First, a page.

Shall I say, remind them of what love means? Of what compassion feels like? Make them feel ashamed? Write on the sand in front of them, say, let the one without sin cast the first stone, and watch their machetes and torches and stones fall one by one to the sun-baked earth. Remind them. Remind them. Bring them back from the violence and the anger that engulfs them. Extinguish the fires, every fire, in hearts and hands and minds. Let them see people before them and not enemies. Quell the need for revenge and may only sorrow remain. Only sorrow, like a rain to wash the earth free of its blood. Only sorrow, to wash our bloody hands clean.
That is what I shall say. Let it be so.
Wednesday, 23 January 2008
My name is Mamoon Abd Ali a citizen of Iraq ,It's my pleasure to contact you for a business venture which I intend to establish in your country,Though I have not met with you before but I believe one has to risk, confiding in someone to succeed some times in life.There is this huge amount of funds which my FATHER kept in Europe before his untimely death.
I thought this was rather nicely put... Though he has not met us before, he believes one has to risk, confiding in someone to succeed sometimes in life.
That actually sounds rather reasonable to me. Well, perhaps rather that one must sometimes trust to survive. In the dark early one morning in southern Thailand I got in an unmarked pickup truck with this strange guy who said he'd take me to where the backpackers caught the ferry out to Koh Tao, and I did wonder, as I did so, if I would pay for such reckless trust. But he was as good as his word.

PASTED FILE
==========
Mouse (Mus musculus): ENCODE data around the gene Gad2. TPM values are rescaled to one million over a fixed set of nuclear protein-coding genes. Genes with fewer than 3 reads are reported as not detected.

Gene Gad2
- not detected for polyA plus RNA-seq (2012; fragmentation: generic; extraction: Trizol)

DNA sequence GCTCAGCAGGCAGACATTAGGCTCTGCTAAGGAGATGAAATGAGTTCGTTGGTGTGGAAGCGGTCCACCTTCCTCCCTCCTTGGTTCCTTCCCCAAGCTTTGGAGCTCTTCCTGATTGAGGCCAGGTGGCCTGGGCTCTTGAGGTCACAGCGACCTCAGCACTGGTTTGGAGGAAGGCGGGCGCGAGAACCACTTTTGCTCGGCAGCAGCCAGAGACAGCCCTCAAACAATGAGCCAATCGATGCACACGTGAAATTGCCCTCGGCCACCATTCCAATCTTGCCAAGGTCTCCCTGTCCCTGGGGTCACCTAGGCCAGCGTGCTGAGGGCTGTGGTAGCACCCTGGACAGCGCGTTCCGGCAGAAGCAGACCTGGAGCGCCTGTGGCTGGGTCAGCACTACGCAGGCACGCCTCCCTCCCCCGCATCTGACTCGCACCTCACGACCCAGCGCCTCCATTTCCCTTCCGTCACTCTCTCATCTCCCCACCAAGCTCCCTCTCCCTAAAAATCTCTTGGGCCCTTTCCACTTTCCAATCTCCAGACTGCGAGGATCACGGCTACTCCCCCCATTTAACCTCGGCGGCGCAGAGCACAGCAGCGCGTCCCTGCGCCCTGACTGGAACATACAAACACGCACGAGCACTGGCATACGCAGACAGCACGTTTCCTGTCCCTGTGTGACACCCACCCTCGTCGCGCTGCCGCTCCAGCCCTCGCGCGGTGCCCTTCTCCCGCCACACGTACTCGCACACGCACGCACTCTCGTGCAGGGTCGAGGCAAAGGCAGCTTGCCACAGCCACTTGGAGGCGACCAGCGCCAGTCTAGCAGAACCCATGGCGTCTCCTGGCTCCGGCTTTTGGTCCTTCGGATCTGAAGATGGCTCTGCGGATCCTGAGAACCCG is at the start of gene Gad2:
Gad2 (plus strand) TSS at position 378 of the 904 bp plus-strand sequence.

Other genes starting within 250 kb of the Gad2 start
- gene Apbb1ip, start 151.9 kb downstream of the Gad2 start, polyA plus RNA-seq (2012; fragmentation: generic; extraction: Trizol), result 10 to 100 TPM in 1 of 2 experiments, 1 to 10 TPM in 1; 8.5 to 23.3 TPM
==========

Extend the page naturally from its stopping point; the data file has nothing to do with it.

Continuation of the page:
I met with my advisors this morning. They said that right now I need to write about what I know, and we'll sort out the daunting theoretical framing later.
And I wonder whether perhaps it isn't recklessness that I need to write this PhD, climbing into an unmarked truck in the dark, trusting that if I say what I can, what I must, the world will receive it, and I will not be harmed. Perhaps.
Thursday, 17 January 2008
and dreaming of our Vietnamese noodle shop,
bowls of steaming soup brimming over with flat rice noodles,
and rare beef, and anise and garlic, and fermented bean paste
and chili--clearly this food features in my dreams as well,
to write a thoughtful and measured post on Saturday.
I went to Israel for Christmas.
I was actually in Bethlehem Christmas morning.
In writing that sounds much more Biblical than the reality
of the present moment, which involves a big wall and
checkpoints and economic depression and angry Christian
caretakers getting into a broom fight over someone sweeping
someone's else corner in the Church of the Nativity.
Then again. Christmas, from the first, was a time of oppression,
and anger, a time of pain and and jealous kings, massacre and flight.
An unexpected time and place for good news, just like so many troubled
corners of our world today, particularly my dear childhood home of Kenya.
But good news can come unexpectedly, in a moment, in a flash, to the most
downtrodden unhappy out-of-the-way place.
Pray God it comes to us again, here now,
in all the dark places of the world that need the season of Epiphany--
stars and revelations and journeying hard and long to find the one
who can save the world.